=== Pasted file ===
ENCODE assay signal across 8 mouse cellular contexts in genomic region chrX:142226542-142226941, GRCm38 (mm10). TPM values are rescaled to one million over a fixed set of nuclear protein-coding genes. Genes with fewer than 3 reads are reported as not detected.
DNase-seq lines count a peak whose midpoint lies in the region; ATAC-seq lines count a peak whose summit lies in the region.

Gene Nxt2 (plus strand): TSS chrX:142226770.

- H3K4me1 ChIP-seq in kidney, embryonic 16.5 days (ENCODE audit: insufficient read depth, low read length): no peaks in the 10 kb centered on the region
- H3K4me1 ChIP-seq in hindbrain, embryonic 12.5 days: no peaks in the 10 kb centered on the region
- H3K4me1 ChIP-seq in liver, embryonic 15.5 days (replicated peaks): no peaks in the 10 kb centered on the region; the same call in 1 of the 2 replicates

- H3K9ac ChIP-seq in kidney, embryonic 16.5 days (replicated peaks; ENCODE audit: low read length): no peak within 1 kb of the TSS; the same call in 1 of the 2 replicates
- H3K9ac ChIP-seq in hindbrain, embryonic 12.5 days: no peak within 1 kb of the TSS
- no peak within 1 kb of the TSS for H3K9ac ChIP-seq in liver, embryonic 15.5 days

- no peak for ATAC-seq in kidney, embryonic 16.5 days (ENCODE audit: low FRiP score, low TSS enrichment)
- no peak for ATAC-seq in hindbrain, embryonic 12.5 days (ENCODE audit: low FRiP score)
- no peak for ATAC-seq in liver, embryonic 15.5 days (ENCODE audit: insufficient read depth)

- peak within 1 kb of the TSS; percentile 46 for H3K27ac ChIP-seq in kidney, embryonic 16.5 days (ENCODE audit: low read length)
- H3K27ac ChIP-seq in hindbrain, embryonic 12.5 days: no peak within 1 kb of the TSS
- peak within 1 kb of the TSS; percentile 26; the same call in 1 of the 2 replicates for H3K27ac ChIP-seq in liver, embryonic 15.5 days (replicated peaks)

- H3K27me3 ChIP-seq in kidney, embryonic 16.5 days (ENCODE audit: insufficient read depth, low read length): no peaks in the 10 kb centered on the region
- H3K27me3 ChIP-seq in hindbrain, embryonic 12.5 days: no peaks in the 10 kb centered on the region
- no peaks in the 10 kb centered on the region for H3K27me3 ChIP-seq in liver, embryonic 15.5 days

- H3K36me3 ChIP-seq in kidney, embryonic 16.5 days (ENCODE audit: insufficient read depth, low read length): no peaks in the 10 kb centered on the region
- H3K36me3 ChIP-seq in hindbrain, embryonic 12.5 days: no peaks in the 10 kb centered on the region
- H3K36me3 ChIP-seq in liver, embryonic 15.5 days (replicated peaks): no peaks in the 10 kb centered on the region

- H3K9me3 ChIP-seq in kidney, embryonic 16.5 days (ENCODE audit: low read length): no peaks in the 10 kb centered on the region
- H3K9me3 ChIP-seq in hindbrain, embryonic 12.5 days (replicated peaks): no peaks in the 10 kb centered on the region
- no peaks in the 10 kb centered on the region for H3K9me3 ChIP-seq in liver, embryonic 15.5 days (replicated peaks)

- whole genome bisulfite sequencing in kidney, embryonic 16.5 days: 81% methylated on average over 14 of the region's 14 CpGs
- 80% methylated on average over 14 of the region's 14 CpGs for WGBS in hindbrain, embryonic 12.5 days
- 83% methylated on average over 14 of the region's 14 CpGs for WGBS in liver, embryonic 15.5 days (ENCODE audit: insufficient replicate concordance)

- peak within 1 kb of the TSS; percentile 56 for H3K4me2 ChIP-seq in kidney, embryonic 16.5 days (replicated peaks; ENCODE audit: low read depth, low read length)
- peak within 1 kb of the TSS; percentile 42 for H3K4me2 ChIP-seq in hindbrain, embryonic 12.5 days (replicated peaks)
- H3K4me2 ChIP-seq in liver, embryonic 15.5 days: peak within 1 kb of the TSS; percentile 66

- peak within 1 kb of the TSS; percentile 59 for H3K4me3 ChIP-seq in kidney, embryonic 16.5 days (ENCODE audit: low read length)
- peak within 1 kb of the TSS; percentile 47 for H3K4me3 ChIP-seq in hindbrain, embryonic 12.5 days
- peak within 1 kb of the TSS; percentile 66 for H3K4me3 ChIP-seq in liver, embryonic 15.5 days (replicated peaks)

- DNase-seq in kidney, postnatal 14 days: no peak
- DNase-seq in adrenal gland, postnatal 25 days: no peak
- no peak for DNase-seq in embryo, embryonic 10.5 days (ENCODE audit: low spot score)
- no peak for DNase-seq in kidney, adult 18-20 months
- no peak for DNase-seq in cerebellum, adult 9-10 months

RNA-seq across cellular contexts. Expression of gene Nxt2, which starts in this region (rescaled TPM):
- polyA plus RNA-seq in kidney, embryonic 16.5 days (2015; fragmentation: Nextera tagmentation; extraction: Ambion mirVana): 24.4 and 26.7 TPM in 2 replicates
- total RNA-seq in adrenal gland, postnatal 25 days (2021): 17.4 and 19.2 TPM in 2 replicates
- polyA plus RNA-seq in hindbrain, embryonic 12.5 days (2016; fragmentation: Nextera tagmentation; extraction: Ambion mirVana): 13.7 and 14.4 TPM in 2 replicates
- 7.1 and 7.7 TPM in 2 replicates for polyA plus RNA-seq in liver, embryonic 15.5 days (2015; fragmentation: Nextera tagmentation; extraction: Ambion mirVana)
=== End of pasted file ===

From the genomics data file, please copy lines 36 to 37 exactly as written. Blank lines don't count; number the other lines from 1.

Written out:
- no peak for DNase-seq in embryo, embryonic 10.5 days (ENCODE audit: low spot score)
- no peak for DNase-seq in kidney, adult 18-20 months